Police at the U.S. Capitol shot a man Monday after he pulled out a gun and pointed it at officers during a routine security screening at the entrance of the site's visitor's center.
Authorities identified him as 66-year-old Larry Dawson from the state of Tennessee and said he was in critical condition after being taken to a hospital.
Capitol Police Chief Matthew Verderosa said a female bystander suffered minor injuries and that no officers were hurt.
"We do believe this is an act of a single person who has frequented the Capitol grounds before and there is not reason to believe this is anything more than a criminal act," Verderosa said.
Dawson was charged in October with unlawful conduct on Capitol grounds and assaulting a police officer after he stood up in the gallery of the House of Representatives and shouted Bible verses and proclaimed he was a "Prophet of God."
In addition to being charged, he was ordered to stay away from the area. He did not appear for a November hearing in his case.
Congress was in recess Monday for the Easter holiday, but many tourists were taking tours of the Capitol when the shooting took place. Those inside were told to shelter in place and police cordoned off access to the complex for a short time.
A lobbyist from California who was at the Capitol, Jill Epstein, told VOA she was at the Visitor Center during a break in between her meetings.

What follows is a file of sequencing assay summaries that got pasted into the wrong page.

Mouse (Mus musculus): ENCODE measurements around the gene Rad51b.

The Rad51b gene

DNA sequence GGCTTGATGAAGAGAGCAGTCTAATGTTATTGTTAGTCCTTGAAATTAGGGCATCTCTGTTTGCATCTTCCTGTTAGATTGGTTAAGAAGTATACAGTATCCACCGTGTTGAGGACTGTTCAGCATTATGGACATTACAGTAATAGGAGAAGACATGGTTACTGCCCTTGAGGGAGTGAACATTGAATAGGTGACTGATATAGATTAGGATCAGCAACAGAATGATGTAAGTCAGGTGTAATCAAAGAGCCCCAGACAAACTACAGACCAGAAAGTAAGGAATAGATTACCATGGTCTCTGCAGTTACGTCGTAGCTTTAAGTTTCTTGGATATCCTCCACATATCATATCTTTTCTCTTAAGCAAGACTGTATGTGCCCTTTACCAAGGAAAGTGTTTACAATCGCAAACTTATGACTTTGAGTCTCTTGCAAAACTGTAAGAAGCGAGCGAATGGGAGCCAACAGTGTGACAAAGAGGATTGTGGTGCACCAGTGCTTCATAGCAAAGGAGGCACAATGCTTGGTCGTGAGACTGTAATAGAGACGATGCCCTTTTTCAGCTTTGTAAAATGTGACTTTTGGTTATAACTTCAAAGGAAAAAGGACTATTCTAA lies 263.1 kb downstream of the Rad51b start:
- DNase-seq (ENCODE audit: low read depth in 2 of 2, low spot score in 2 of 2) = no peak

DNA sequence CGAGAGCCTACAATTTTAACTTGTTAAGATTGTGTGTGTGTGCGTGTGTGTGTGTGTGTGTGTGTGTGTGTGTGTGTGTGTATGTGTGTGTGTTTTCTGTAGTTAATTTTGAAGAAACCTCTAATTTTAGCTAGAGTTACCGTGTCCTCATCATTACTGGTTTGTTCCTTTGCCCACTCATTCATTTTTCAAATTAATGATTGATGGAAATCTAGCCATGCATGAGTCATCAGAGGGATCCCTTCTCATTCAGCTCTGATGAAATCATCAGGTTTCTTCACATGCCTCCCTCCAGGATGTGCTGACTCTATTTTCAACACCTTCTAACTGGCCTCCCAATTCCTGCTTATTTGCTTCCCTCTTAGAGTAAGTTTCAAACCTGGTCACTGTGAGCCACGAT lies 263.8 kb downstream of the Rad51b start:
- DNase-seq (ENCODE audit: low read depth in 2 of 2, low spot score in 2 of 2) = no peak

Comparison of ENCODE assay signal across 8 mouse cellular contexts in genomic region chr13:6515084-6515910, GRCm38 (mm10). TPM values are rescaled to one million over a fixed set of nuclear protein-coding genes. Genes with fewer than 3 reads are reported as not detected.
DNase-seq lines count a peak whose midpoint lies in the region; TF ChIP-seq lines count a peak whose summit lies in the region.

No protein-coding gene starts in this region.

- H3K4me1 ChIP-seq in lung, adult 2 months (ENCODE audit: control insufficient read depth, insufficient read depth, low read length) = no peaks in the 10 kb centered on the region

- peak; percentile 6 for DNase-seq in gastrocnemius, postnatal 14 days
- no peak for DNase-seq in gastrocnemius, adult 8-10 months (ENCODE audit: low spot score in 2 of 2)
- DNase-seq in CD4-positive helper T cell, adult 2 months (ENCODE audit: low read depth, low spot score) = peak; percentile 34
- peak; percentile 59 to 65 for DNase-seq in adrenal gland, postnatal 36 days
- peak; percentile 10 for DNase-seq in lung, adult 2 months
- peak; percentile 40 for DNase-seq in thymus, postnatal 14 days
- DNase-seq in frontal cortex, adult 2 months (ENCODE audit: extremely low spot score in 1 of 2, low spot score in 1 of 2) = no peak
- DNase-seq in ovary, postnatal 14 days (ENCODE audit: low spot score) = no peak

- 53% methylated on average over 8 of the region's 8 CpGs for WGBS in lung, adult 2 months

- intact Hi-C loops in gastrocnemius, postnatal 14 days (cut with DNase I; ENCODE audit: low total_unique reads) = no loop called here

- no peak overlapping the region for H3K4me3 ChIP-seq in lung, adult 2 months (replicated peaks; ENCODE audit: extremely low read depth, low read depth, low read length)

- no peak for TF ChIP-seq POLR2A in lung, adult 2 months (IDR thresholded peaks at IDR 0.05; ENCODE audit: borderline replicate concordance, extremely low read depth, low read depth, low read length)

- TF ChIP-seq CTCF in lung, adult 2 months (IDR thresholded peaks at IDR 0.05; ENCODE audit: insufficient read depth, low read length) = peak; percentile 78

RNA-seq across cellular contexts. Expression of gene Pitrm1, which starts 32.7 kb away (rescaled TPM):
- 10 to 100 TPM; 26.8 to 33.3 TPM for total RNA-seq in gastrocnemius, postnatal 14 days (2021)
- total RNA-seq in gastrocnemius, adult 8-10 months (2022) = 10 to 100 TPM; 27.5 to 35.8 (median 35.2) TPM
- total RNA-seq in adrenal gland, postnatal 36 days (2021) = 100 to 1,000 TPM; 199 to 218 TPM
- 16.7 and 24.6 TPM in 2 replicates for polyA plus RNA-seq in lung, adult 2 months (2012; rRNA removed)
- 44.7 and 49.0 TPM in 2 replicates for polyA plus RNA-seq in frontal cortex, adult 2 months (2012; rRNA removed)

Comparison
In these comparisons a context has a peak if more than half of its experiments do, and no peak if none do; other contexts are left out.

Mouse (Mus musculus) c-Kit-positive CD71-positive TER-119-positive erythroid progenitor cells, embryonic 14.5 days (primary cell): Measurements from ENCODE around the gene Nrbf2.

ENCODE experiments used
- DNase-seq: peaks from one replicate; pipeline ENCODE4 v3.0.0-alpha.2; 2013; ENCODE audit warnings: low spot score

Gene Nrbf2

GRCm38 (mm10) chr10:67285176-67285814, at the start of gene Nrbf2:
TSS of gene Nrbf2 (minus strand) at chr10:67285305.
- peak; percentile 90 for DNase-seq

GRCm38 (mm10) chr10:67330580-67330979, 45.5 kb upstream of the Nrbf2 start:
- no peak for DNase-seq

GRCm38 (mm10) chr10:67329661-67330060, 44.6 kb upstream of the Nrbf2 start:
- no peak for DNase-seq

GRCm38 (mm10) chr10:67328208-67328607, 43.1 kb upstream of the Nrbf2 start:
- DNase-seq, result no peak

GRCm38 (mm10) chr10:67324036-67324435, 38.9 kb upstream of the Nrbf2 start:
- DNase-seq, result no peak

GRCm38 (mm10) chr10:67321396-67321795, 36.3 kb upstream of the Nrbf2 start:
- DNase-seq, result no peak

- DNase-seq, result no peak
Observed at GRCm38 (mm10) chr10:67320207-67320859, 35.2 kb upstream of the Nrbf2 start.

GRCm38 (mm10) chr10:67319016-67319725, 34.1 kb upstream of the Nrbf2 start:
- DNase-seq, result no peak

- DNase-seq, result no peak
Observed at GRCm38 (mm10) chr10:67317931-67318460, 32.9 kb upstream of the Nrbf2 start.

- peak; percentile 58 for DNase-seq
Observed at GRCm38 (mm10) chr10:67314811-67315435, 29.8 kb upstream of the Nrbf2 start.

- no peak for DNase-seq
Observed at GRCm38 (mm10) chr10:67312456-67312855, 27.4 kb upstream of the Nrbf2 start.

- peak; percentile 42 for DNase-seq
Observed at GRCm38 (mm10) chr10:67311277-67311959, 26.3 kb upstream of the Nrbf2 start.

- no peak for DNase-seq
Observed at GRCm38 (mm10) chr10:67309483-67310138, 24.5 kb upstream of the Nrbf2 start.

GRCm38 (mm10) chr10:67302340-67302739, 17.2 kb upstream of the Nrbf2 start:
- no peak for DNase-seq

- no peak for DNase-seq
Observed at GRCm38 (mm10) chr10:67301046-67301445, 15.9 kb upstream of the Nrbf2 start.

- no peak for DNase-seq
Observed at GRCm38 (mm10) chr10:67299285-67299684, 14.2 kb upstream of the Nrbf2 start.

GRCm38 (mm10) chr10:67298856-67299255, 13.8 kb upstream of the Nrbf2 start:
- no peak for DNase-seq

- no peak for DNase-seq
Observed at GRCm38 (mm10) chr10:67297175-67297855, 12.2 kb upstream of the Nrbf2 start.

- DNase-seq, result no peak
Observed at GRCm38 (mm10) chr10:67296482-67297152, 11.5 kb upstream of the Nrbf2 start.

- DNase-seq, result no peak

“As we were going through, just at security, at the metal detector, I was with my colleagues. One person had his wallet and his phone still on the conveyor belt, another one had her shoes off, and all of a sudden people start screaming, ‘There is an active shooter, run.’ We didn’t know whether to go in or out, and we just got out.”
She said armed police were suddenly everywhere and told her to crouch down by an outdoor wall.
Verderosa said it appears the security screening process at the Capitol worked as it was supposed to. He said his office has not determined how many police officers fired their weapons at the suspect.
During the incident, the Secret Service closed the entrances to the White House as a precautionary measure, although no incident was reported there.
It is a busy week for tourists in Washington. Many of them have come to see the world renowned cherry blossoms that are now in full bloom around the nation's capital.
In 1998, two Capitol Police officers were killed when a man opened fire inside the complex. After that episode, Congress initiated plans for a new visitor center that expanded and improved its security.